Drinking Energy Drinks is Like 'Bathing Teeth With Acid,' Dentists Say
Sports drinks -- and especially energy drinks -- are so acidic, they can cause irreversible damage to teeth in as little as five days, a new study by dentists finds.
"Young adults consume these drinks assuming ... that they are 'better' for them than soda," the study's lead author said in a statement. But "these drinks are essentially bathing their teeth with acid."
Researchers looked at acid levels in 13 sports drinks and nine energy drinks. They submerged human tooth enamel in each drink for 15 minutes, then in artificial saliva for two hours, to try to simulate how the drinks are consumed. Researchers repeated the tests four times a day over five days.
Results showed irreversible damage to tooth enamel with all drinks they tested. But energy drinks caused twice as much damage as sports drinks, the dentists' study found.
Damage to tooth enamel can make teeth overly sensitive, and more susceptible to cavities and tooth decay, researchers said.
To prevent those consequences, dentists recommend:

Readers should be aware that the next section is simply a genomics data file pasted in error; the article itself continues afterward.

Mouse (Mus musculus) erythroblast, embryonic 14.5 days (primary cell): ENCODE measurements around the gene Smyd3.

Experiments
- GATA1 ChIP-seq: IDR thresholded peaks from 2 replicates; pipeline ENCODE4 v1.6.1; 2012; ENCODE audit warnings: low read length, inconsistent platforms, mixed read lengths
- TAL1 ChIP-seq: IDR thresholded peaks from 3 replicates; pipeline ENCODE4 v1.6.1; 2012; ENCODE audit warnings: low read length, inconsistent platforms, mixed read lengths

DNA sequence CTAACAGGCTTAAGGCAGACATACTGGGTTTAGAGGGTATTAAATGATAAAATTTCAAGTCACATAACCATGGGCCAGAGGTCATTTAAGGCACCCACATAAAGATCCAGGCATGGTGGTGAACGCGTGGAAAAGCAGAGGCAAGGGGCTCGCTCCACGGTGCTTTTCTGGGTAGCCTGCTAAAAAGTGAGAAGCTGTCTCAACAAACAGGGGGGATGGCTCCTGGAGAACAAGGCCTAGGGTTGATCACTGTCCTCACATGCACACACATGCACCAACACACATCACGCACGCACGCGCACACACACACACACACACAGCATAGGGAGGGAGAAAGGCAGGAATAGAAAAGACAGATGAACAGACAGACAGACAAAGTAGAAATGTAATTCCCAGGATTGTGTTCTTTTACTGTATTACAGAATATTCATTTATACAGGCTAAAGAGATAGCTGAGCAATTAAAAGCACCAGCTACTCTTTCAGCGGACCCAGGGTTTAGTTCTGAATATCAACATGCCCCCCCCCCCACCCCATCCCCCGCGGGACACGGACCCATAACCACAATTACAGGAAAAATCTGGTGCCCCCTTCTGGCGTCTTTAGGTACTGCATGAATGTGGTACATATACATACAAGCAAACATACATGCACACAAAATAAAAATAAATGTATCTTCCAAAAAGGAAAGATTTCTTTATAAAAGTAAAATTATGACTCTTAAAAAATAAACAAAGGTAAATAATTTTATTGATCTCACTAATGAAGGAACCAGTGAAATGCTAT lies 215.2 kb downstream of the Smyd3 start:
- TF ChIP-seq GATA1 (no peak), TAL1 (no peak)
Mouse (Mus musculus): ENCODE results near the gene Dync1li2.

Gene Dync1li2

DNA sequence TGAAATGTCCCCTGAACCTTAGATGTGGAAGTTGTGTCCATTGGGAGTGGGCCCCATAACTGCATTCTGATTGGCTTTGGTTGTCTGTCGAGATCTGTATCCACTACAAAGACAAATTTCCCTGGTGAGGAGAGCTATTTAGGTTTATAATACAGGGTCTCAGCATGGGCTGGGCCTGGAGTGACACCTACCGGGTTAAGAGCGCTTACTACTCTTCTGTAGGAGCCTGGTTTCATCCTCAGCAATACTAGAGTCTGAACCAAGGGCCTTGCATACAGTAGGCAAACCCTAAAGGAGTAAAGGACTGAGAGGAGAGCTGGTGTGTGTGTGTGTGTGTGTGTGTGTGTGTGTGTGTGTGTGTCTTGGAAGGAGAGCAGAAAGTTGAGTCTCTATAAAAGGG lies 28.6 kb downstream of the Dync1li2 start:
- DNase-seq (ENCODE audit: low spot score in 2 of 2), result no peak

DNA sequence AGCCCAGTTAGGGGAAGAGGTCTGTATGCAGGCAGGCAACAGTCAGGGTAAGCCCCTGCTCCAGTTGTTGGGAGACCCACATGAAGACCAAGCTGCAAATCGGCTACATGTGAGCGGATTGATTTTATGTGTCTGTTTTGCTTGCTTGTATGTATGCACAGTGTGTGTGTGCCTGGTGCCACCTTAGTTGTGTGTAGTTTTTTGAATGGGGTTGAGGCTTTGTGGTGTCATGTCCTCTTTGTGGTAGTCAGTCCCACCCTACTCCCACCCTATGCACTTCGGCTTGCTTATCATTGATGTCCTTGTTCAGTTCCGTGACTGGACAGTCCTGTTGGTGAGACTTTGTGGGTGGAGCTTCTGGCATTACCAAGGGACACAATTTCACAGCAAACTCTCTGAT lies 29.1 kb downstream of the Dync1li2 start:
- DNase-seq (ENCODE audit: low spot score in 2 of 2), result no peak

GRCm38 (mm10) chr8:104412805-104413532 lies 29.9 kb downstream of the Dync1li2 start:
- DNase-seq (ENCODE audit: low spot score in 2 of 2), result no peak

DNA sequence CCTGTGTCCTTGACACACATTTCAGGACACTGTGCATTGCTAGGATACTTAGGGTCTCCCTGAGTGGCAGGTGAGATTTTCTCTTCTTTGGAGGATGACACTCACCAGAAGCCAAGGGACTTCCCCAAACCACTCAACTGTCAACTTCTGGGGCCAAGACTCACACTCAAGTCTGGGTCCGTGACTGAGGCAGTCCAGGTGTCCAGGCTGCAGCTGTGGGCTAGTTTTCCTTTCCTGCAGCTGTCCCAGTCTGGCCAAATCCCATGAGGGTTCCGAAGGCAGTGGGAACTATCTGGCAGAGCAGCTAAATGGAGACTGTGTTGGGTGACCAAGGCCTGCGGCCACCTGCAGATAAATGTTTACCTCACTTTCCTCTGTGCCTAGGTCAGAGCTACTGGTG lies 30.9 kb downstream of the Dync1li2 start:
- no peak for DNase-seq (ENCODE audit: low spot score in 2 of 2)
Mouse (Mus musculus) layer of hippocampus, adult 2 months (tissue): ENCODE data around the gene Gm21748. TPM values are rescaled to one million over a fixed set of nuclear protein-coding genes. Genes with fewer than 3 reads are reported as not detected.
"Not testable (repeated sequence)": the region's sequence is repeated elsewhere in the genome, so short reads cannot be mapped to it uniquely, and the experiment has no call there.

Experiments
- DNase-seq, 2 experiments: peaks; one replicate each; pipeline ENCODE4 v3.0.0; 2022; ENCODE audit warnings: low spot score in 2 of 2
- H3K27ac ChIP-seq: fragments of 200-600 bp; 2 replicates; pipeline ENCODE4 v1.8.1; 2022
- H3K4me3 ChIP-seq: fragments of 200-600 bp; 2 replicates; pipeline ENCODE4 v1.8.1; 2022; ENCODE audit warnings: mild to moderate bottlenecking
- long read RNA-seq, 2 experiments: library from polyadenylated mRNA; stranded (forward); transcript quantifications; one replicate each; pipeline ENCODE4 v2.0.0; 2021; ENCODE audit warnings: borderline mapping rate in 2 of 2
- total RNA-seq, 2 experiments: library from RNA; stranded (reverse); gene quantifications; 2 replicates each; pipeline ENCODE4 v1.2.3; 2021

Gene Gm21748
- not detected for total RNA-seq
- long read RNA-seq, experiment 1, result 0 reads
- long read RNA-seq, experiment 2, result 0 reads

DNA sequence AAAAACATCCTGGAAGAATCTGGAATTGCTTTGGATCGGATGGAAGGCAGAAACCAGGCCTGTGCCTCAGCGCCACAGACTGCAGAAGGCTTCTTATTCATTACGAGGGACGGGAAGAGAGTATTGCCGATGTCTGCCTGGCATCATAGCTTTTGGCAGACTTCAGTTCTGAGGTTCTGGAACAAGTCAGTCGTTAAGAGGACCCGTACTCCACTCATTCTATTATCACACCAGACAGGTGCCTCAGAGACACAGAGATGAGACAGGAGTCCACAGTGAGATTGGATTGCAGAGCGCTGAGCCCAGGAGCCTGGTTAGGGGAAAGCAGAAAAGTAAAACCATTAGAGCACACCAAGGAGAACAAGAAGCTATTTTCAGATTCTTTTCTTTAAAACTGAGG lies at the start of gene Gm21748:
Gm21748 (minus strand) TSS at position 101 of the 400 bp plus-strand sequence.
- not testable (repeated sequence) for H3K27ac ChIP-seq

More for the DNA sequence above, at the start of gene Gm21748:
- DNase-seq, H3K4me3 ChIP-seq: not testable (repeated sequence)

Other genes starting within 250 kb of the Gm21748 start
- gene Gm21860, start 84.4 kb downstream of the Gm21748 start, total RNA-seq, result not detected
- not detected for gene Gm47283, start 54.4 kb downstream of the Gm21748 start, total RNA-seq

Cutting back on sports and energy drinks. About 30% to 50% of U.S. teenagers consume energy drinks, and 62% consume at least one sports drink a day, according to the Academy of General Dentistry.
Lowering the acidity levels in your mouth after consuming a sports or energy drink -- by rinsing your mouth with water, or chewing sugar-free gum that can get your saliva flowing.
Waiting at least one hour before brushing your teeth after consuming a sports or energy drink. Brushing sooner could spread the acid and cause more damage to your teeth, dentists warn.
But critics challenged the study's real-life application. No one holds energy drinks "in their mouths for 15 minute intervals over five day periods," the American Beverage Association said, according to CBS News.
The dentists' energy and sports drink study appears in the May/June issue of General Dentistry.
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